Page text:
Lincoln Looks to MKX, Continental for Growth

The new MKX CUV is arriving in showrooms as dealers sell down the old model. Next year, Ford’s luxury brand will bring back the Continental nameplate based on a sedan concept that was well-received at auto shows in New York and Shanghai.

November 4, 2015

5 Min Read
Lincoln President Kumar Galhotra says China will have 65 Lincoln showrooms by end of 2016
Lincoln President Kumar Galhotra says China will have 65 Lincoln showrooms by end of 2016.Tom Murphy

DETROIT – From Acura, Audi and BMW to Cadillac, Lexus and Mercedes-Benz, the Lincoln brand is lagging its luxury rivals by a wide margin when it comes to vehicle sales, but Lincoln President Kumar Galhotra remains upbeat about overall prospects for growth in the U.S. and in China.

Speaking here to the Automotive Press Assn., Galhotra says the all-new MKX midsize CUV went on sale in September and has been selling briskly for two months at reasonably high transaction prices. “The MKX is off to a fantastic start,” he says.

Next year, Ford’s luxury brand will bring back the Continental nameplate based on a sedan concept that was well-received at auto shows in New York and Shanghai. It will replace the slow-selling MKS sedan.

Overall, Lincoln sold 8,485 vehicles in October in the U.S., down slightly from year-ago. Year-to-date, Lincoln has delivered 82,449 vehicles, up 7.5% from like-2014, according to WardsAuto data.

For perspective, BMW sold 29,439 vehicles in October, bringing its year-to-date tally to 279,395 units. U.S. sales of luxury vehicles are up 9.3% to 1.6 million units through October, according to WardsAuto data.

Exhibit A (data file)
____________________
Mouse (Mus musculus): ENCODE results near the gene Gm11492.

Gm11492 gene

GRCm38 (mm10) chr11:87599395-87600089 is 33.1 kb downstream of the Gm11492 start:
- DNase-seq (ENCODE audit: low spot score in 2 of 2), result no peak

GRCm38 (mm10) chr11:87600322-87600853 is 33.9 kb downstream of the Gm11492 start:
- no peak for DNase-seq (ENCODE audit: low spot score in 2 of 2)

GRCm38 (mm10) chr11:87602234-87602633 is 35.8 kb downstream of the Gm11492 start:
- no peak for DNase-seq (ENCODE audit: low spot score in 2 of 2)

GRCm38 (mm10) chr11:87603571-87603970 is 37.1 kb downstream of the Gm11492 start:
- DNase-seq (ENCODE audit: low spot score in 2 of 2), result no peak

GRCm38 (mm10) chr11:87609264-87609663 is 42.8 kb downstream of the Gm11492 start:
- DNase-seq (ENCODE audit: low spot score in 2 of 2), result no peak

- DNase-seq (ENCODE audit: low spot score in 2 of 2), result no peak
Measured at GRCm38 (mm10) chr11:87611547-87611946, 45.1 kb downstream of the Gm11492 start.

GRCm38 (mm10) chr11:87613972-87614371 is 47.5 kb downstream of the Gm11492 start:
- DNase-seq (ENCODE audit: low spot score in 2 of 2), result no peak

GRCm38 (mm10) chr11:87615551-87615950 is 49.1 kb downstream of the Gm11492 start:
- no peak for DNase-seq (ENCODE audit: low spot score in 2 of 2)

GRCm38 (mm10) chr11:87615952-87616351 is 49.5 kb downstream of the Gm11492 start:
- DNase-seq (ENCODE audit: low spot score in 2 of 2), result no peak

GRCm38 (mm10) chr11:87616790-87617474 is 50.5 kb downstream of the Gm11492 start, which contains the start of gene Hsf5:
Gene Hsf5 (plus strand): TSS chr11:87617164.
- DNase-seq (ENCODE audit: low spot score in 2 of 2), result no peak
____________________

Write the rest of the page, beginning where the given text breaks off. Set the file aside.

When asked if it is difficult selling the MKX as an upscale version of the Ford Edge, Galhotra says there is considerable differentiation between the two.

“It’s a unique Lincoln product. There is no piece of sheet metal that is common with any of the Ford product,” he says.

Still, automakers with both luxury and mainstream brands routinely share vehicle platforms and certain components, and Galhotra has no problem with that if the practice is measured.

“Which technology is important to the customer? We’re trying to design new experiences,” he says. “If a fuel tank is common between two vehicles, is that really important? My argument is it’s not a big deal. Actually it’s great for the business, great for our supplier partners and great for manufacturing. But it’s not a key part of the consumer experience.”

Technology may be shared, but the styling and interiors are completely unique, “and the experiences we are creating for both our customers are unique.”

Production of the Edge in Oakville, ON, Canada, began in February, while MKX output ramped up in September, reaching about 16,000 units to date, Galhotra says. Two shipments of the MKX already have landed in China.

Meanwhile, Lincoln dealers spent much of the year clearing out ’15 MKXs, and Galhotra says that should be completed by year’s end.